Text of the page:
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Power Imbalance

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The Uttarakhand Vidhan Sabha’s budget session began on Monday with the traditional Governor’s address. It is expected that, to woo the electorate, there will be provisions in the budget in the context of the coming Lok Sabha elections. In anticipation of this, the Opposition is already busy crafting its own narrative beginning with the controversy on the ‘failure’ to hold the budget session in Gairsain. This is being projected as ‘discrimination against the hill people’. The Congress will hold a symbolic ‘session’ at Gairsain to record its objection, even though some of its own members signed a request seeking holding the session in Dehradun, as it was ‘too cold in the hills’. (It’s not the MLAs who suffer the cold at Gairsain, it is the supporting staff of all kinds that faces its impact, as the necessary infrastructure required for them has not yet been built.) The protests against the decision included a wannabe MLA taking off his clothes outside the Vidhan Sabha to show the invulnerability of Uttarakhandis against the cold, while a former MLA declared his usual hour long ‘maun vrat’ on the issue.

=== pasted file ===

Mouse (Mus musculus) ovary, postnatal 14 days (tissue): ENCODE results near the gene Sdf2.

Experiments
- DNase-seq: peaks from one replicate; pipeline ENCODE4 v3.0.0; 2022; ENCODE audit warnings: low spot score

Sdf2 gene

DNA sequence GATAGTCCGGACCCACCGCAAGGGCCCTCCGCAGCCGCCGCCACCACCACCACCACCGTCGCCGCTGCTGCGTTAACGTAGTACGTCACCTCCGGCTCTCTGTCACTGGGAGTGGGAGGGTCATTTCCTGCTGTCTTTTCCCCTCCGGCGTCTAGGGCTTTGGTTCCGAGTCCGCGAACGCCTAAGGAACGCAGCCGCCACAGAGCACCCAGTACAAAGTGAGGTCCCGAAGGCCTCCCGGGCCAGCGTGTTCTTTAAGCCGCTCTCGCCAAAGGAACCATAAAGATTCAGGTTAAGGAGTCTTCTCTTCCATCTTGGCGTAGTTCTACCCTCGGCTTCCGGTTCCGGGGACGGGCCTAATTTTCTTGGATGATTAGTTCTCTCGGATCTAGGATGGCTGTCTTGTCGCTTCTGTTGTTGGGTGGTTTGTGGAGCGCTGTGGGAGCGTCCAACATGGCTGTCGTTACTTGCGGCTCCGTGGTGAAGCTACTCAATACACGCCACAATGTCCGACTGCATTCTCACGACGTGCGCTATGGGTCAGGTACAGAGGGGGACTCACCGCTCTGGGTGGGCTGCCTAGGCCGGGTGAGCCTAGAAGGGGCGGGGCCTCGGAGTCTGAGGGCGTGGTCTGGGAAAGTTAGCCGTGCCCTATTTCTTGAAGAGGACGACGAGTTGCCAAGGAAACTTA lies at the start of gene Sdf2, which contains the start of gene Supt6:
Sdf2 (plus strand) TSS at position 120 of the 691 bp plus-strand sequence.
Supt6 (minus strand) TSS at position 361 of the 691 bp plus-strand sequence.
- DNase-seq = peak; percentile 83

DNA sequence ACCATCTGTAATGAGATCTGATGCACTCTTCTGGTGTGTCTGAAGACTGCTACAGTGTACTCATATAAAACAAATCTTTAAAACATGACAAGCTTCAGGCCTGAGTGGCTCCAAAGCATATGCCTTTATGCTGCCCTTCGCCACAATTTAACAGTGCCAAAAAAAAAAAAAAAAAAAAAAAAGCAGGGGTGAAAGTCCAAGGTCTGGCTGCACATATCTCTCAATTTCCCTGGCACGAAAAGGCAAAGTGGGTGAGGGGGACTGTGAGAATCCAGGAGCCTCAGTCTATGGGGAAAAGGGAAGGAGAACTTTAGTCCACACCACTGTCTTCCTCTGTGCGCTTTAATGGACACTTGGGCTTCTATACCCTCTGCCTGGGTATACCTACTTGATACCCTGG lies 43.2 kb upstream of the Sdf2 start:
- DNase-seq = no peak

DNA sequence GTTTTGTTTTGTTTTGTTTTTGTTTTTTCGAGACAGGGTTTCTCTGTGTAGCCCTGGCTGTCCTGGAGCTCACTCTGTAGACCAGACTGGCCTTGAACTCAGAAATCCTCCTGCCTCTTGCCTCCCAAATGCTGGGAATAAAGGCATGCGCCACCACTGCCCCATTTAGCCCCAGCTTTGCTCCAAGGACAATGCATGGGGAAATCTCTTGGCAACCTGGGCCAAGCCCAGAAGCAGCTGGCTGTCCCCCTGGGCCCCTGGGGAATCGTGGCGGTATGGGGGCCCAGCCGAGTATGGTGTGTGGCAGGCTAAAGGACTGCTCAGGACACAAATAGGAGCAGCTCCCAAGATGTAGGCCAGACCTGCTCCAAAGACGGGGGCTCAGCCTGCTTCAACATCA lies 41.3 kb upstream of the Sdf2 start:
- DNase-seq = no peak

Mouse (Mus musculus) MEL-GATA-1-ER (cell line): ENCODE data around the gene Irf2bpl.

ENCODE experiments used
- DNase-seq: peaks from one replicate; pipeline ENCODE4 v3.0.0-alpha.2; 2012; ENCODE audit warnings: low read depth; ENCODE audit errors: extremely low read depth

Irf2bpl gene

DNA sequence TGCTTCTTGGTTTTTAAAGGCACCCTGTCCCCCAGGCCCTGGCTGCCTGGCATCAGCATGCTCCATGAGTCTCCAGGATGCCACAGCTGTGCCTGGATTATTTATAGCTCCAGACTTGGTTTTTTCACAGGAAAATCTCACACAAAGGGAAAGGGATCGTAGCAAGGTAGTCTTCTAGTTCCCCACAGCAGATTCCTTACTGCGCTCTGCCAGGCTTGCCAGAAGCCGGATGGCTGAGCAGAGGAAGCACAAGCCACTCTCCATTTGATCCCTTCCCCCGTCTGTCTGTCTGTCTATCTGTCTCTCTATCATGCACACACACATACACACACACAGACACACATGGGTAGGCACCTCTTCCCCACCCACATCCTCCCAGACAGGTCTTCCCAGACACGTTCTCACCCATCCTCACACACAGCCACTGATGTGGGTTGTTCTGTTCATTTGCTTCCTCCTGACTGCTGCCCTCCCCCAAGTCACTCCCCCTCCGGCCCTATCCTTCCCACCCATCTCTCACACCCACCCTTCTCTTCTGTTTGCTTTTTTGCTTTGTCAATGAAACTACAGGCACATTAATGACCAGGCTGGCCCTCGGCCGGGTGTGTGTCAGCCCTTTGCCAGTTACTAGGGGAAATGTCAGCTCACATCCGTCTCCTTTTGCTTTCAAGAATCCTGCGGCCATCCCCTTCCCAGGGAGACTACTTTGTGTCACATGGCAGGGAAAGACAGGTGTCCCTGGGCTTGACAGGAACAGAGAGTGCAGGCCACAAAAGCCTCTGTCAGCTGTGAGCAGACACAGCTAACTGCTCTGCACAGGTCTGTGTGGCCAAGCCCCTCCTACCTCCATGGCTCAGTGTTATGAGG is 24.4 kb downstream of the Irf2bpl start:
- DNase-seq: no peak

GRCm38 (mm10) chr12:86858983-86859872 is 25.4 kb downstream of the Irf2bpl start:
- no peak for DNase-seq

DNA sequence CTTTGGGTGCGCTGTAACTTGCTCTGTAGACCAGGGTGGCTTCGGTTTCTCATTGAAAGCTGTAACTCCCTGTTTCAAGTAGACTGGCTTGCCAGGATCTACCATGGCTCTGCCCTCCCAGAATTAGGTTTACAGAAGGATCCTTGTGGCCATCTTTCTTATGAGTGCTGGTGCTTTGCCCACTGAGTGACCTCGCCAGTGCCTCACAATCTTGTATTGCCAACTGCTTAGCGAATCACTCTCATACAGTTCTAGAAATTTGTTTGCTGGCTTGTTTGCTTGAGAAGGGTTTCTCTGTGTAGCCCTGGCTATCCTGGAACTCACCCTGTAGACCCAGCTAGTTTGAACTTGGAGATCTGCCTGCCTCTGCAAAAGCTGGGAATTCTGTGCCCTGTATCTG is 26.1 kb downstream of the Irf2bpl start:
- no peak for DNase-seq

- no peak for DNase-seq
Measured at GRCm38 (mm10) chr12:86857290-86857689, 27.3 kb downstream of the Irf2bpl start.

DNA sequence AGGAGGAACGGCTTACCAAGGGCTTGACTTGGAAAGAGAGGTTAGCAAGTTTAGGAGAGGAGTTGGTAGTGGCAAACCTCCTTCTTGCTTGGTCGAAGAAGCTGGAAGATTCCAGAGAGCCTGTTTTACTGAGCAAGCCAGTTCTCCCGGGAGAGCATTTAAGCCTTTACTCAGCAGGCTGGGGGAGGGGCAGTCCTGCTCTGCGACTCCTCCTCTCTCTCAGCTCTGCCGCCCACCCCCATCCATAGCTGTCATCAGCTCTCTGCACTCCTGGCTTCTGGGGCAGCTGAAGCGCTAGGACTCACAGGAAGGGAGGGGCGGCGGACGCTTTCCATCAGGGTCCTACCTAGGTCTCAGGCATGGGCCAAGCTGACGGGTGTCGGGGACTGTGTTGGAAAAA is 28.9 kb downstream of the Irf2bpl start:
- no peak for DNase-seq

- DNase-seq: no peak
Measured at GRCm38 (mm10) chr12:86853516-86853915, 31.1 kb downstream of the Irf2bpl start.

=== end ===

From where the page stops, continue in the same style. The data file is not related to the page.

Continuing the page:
Governor Lt General Gurmit Singh’s address focused on the Pushkar Singh Dhami Government’s achievements, primarily the advantages of the UCC legislation, but also the success of the Global Investors’ Meet, the G20 summits, the promotion of the state’s products, pilgrimages and tourism, development of connectivity and infrastructure in the hills, etc.

It will be the Opposition’s task to try and prove these claims as unsubstantiated and point out the flaws, particularly regarding the UCC. But, will it? Going by the past record, the fierce debates expected in the House have been very few and far between. Actually, the Congress seems somewhat intimidated by the ruling BJP’s numbers in the House and would rather focus on drama before the media’s gaze. Maybe something different will emerge this time around, but it seems unlikely. It is no wonder the Vidhan Sabha sessions are getting shorter to the extent they do not meet the laid down criteria. Perhaps it would help if the Speaker becomes more partial towards the opposition to give it a hand up and, thereby, make House proceedings more interesting and informative. The issues should not all be left to panel discussions on TV.